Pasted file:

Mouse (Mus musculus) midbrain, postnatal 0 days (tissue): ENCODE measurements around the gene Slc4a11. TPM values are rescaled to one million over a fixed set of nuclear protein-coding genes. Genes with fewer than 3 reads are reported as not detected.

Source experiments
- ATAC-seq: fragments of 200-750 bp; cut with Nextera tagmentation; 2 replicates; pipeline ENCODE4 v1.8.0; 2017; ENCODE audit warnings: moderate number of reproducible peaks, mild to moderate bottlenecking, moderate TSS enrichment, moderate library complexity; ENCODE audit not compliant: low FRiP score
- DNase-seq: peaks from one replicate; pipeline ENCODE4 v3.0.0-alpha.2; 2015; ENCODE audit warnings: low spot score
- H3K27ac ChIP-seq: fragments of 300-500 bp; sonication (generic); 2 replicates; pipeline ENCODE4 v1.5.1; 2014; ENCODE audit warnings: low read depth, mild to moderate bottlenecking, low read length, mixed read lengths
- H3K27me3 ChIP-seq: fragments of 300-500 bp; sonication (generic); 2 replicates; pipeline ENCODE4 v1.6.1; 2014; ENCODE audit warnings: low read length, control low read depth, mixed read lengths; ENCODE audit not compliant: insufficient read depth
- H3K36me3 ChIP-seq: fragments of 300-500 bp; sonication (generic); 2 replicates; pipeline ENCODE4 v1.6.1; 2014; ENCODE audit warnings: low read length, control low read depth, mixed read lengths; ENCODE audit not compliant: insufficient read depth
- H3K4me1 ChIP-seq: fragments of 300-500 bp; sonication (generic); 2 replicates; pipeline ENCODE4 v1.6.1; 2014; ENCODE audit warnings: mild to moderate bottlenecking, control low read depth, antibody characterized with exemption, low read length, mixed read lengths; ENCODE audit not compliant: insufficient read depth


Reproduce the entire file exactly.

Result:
Mouse (Mus musculus) midbrain, postnatal 0 days (tissue): ENCODE measurements around the gene Slc4a11. TPM values are rescaled to one million over a fixed set of nuclear protein-coding genes. Genes with fewer than 3 reads are reported as not detected.

Source experiments
- ATAC-seq: fragments of 200-750 bp; cut with Nextera tagmentation; 2 replicates; pipeline ENCODE4 v1.8.0; 2017; ENCODE audit warnings: moderate number of reproducible peaks, mild to moderate bottlenecking, moderate TSS enrichment, moderate library complexity; ENCODE audit not compliant: low FRiP score
- DNase-seq: peaks from one replicate; pipeline ENCODE4 v3.0.0-alpha.2; 2015; ENCODE audit warnings: low spot score
- H3K27ac ChIP-seq: fragments of 300-500 bp; sonication (generic); 2 replicates; pipeline ENCODE4 v1.5.1; 2014; ENCODE audit warnings: low read depth, mild to moderate bottlenecking, low read length, mixed read lengths
- H3K27me3 ChIP-seq: fragments of 300-500 bp; sonication (generic); 2 replicates; pipeline ENCODE4 v1.6.1; 2014; ENCODE audit warnings: low read length, control low read depth, mixed read lengths; ENCODE audit not compliant: insufficient read depth
- H3K36me3 ChIP-seq: fragments of 300-500 bp; sonication (generic); 2 replicates; pipeline ENCODE4 v1.6.1; 2014; ENCODE audit warnings: low read length, control low read depth, mixed read lengths; ENCODE audit not compliant: insufficient read depth
- H3K4me1 ChIP-seq: fragments of 300-500 bp; sonication (generic); 2 replicates; pipeline ENCODE4 v1.6.1; 2014; ENCODE audit warnings: mild to moderate bottlenecking, control low read depth, antibody characterized with exemption, low read length, mixed read lengths; ENCODE audit not compliant: insufficient read depth